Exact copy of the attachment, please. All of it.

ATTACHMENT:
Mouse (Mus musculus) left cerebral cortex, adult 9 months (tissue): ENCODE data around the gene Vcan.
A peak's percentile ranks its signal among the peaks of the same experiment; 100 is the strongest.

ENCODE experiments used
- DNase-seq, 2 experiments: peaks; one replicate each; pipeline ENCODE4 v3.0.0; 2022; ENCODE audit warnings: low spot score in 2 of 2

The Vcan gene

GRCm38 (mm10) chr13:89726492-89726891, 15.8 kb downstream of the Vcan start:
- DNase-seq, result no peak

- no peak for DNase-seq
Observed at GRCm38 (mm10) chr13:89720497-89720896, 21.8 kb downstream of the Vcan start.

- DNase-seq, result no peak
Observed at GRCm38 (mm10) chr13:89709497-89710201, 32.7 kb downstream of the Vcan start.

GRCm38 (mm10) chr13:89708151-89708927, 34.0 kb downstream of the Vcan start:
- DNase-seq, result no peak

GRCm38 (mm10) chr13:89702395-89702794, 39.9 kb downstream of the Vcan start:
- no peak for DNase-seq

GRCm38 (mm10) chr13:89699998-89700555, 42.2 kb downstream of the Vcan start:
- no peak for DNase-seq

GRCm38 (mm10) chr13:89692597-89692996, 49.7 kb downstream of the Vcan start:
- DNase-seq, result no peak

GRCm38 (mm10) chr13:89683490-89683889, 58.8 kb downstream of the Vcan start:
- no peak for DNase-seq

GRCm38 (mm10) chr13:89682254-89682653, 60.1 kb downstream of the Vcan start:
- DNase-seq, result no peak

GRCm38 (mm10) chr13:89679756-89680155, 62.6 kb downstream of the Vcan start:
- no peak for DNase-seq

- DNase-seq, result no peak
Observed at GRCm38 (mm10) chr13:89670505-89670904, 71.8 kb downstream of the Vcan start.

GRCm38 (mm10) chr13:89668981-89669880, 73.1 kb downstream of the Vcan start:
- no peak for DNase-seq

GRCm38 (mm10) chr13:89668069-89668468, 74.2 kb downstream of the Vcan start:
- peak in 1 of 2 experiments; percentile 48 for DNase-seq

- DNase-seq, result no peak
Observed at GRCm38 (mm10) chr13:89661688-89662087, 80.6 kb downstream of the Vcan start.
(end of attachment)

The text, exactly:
Mouse (Mus musculus) left cerebral cortex, adult 9 months (tissue): ENCODE data around the gene Vcan.
A peak's percentile ranks its signal among the peaks of the same experiment; 100 is the strongest.

ENCODE experiments used
- DNase-seq, 2 experiments: peaks; one replicate each; pipeline ENCODE4 v3.0.0; 2022; ENCODE audit warnings: low spot score in 2 of 2

The Vcan gene

GRCm38 (mm10) chr13:89726492-89726891, 15.8 kb downstream of the Vcan start:
- DNase-seq, result no peak

- no peak for DNase-seq
Observed at GRCm38 (mm10) chr13:89720497-89720896, 21.8 kb downstream of the Vcan start.

- DNase-seq, result no peak
Observed at GRCm38 (mm10) chr13:89709497-89710201, 32.7 kb downstream of the Vcan start.

GRCm38 (mm10) chr13:89708151-89708927, 34.0 kb downstream of the Vcan start:
- DNase-seq, result no peak

GRCm38 (mm10) chr13:89702395-89702794, 39.9 kb downstream of the Vcan start:
- no peak for DNase-seq

GRCm38 (mm10) chr13:89699998-89700555, 42.2 kb downstream of the Vcan start:
- no peak for DNase-seq

GRCm38 (mm10) chr13:89692597-89692996, 49.7 kb downstream of the Vcan start:
- DNase-seq, result no peak

GRCm38 (mm10) chr13:89683490-89683889, 58.8 kb downstream of the Vcan start:
- no peak for DNase-seq

GRCm38 (mm10) chr13:89682254-89682653, 60.1 kb downstream of the Vcan start:
- DNase-seq, result no peak

GRCm38 (mm10) chr13:89679756-89680155, 62.6 kb downstream of the Vcan start:
- no peak for DNase-seq

- DNase-seq, result no peak
Observed at GRCm38 (mm10) chr13:89670505-89670904, 71.8 kb downstream of the Vcan start.

GRCm38 (mm10) chr13:89668981-89669880, 73.1 kb downstream of the Vcan start:
- no peak for DNase-seq

GRCm38 (mm10) chr13:89668069-89668468, 74.2 kb downstream of the Vcan start:
- peak in 1 of 2 experiments; percentile 48 for DNase-seq

- DNase-seq, result no peak
Observed at GRCm38 (mm10) chr13:89661688-89662087, 80.6 kb downstream of the Vcan start.